Updated May 29, 2018 09:17:13 The Federal Communications Commission is moving to implement a data-based access control framework in 2018, according to industry and government sources.
The proposal comes after the FCC announced it would take action in March that could force major US telco providers to limit data-guided access to services, including email, video and social networking.
The FCC had originally announced in October it would review the current policies for allowing and restricting access to certain internet content and services in 2018.
The FCC’s proposal to require telcos like AT&T, Comcast, Verizon and Sprint to enforce data-oriented access control for their customers, however, came a month after President Donald Trump said he was scrapping the FCC’s previous data-backed policies.
The latest proposal is a response to an FTC complaint filed in November, which said the FCC did not fully comply with the law.
In a statement on Monday, the FCC said it would adopt a data framework that would require a minimum level of data control and transparency for data-enabled services, such as video, email, and social media.
In the FTC complaint, the commission accused AT&S of not implementing a data management system, for example, that would allow it to verify the identity of its customers, and not to store their credit card data in a separate location, which the FTC said was a violation of the Communications Act.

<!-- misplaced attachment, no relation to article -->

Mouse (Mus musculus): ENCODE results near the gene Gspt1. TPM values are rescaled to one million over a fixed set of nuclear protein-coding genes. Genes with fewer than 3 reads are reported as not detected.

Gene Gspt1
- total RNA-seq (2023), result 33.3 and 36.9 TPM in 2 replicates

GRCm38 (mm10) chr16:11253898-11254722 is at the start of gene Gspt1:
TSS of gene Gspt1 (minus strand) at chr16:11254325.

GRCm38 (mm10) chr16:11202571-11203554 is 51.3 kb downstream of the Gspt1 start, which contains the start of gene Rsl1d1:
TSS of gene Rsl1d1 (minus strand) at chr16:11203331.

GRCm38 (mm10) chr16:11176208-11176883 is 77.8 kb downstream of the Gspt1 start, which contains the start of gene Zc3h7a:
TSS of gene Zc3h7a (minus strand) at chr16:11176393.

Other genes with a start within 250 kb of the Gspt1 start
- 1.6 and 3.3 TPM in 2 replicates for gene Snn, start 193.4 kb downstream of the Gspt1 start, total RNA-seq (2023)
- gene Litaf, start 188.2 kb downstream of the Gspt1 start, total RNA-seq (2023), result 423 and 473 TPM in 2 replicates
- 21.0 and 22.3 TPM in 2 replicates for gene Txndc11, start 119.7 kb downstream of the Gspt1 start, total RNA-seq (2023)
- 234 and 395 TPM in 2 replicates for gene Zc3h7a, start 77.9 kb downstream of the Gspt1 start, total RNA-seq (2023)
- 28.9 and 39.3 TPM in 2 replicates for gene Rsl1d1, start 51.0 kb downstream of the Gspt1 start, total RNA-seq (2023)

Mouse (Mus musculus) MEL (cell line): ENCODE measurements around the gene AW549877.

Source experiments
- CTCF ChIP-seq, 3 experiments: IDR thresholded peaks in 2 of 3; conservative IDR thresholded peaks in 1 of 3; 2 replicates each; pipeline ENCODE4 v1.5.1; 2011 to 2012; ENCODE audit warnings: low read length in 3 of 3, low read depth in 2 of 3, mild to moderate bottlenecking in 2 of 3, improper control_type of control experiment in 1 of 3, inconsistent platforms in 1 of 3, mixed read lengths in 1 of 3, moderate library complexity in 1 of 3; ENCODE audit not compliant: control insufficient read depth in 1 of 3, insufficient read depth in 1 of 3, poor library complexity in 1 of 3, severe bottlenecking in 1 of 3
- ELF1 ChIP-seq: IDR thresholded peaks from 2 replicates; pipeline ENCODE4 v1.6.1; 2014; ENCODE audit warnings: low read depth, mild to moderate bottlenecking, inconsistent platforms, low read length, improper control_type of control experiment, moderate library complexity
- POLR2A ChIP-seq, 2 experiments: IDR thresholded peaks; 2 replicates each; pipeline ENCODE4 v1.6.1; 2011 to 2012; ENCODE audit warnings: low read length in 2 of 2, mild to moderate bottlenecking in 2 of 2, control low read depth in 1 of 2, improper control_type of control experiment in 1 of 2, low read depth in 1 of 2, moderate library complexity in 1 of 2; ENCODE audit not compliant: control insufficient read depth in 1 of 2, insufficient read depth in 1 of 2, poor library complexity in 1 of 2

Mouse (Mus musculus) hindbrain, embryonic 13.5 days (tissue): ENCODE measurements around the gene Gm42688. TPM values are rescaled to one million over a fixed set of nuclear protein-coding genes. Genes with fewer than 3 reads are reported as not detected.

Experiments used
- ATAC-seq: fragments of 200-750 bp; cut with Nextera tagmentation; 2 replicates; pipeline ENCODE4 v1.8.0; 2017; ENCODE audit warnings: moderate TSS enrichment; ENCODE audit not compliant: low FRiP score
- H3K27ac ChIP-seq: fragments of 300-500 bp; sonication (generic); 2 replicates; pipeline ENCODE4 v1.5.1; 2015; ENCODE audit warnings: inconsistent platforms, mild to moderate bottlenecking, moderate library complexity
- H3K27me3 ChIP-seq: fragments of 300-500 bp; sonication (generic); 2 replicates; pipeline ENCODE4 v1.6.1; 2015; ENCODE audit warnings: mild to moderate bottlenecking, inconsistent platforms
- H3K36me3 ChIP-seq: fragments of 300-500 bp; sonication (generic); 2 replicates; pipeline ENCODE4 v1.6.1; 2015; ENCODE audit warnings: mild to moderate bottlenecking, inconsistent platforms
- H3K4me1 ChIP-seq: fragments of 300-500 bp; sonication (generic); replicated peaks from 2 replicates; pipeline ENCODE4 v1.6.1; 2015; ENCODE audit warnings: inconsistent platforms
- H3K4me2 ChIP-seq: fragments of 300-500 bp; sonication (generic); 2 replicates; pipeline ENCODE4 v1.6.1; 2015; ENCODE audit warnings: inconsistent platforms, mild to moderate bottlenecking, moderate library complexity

AT&A also violated its privacy policies by not using a third-party data storage provider, the FTC alleged.
In addition to AT&I and Comcast, the complaint accused Verizon of failing to provide adequate privacy protections for customer credit card and bank account information.
The FTC said Verizon did not respond to questions about the complaints or other matters raised in the complaint.
“These proposed rules will ensure that all customers receive fair, accurate, and timely access to data and information they request and need,” FCC Chairman Ajit Pai said in a statement.
The FTC’s complaint alleges that the FTC failed to properly enforce its own data-centric policies, failed to enforce its rules that protect consumers’ privacy, and failed to make it easier for consumers to get the information they want without the fear of being sued.